Ep.165: Psalm 73: What is God Good For?

Hello. I’m Daniel Westfall on the channel “Pray with Me”. 

The poet begins Psalm 73 by stating his traditional belief that God rewards the good. But he soon introduces a shocking new perspective. When he sees how successful the wicked are, he decides that maybe God isn’t so good after all. 

Here’s what the poet sees when he looks at the wicked. May you sometimes see the same things.
– The wicked have robust health (v. 4)
– They have fewer troubles than the righteous (v. 5) 
– They speak arrogantly against heaven, advocating violence and malice, but God does nothing (v. 6)
– They are popular. People flock to their rallies and praise them (v. 11)
– They say, “God doesn’t see or care” so we can do whatever we want (v. 13)
– And they just keep getting richer and richer. Their stocks go up and mine go down. 

Their success breeds shocking arrogance.
  Their mouths lay claim to heaven,
      and their tongues take possession of the earth (v. 9). 

Now compare that with me, says the poet. I keep the covenant, I avoid evil, and what does it get me? God sends me trials every day and threatens punishment if I disobey. He doesn’t make me healthy or wealthy. This is no way to live! Maybe, like the wicked, I should declare my independence from God. Maybe I should quit paying his taxes and observing his rules. 

But then the poet worships in the temple, where he finds God’s presence and begins to see things differently. 

First, he gets a new perspective on himself. He says, “I’ve been thinking like a donkey”:
    When my heart was grieved
        and my spirit embittered,
    I was senseless and ignorant;
        I was a brute beast before you, God (v.21). 

The writer also gets a new perspective on what happens to those he envies. He says:
    . . . then I understood their final destiny (v. 17)
    Surely God places them on slippery ground;
        he casts them down to ruin.
    How suddenly they are destroyed,
        completely swept away by terrors (v. 19).

And finally, the poet gets a new perspective on what goodness is. Goodness is not the stuff we accumulate or the independence we fiercely defend. Rather, goodness is found in relationship with God. The poet says to God,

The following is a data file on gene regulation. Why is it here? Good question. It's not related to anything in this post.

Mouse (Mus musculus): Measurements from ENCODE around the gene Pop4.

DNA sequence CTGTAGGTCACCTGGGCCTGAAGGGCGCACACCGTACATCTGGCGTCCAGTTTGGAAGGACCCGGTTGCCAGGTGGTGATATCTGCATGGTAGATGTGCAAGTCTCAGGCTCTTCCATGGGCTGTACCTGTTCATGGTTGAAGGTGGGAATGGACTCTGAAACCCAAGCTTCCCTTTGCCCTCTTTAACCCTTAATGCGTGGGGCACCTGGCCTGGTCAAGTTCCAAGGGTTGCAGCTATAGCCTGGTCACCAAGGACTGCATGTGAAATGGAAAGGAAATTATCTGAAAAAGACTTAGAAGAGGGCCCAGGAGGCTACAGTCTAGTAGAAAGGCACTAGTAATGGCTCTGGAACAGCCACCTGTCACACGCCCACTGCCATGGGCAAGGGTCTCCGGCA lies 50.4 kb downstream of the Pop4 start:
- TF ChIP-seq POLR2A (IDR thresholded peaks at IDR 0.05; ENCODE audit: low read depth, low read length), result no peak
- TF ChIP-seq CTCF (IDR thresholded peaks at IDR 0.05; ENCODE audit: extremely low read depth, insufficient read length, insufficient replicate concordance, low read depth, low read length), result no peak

…I am always with you;
            you hold my right hand.
            you guide me with your counsel . . .
      Whom have I in heaven but you?
            And on earth I desire nothing beside you (vv. 23-25). 

Let’s pray. 

Our father, like the poet we have envied the wicked.
– those to whom dishonesty and wealth come easily, while we work hard for a bare living.
– those who are rich and popular, while we are socially awkward and poor.
– those who have good looks and robust health, while we are sick, depressed, and hurting.
– those who live comfortably with the status quo while we struggle with issues of righteousness and justice.

With the poet we are tempted to say,
  Surely in vain we have kept our hearts pure
      and have washed our hands in innocence.
  All day long we have been afflicted,
      and every morning you correct us (vv. 13-14). 

As we come into your presence today,God, we invite you to change our perspective. Thank you that: 
     …you are always with us,
            you hold us by our hand.
      You guide us with your counsel
            and you will take us into glory.
      Whom have we in heaven but you?
            And earth has nothing we desire besides you.
      Our flesh and heart may fail,
            but you are the strength of our life
            and our portion forever  (vv. 23-26). 

It is good to be near you, O God, our help and our refuge (v. 28). 


I’m Daniel on the channel “Pray with Me”.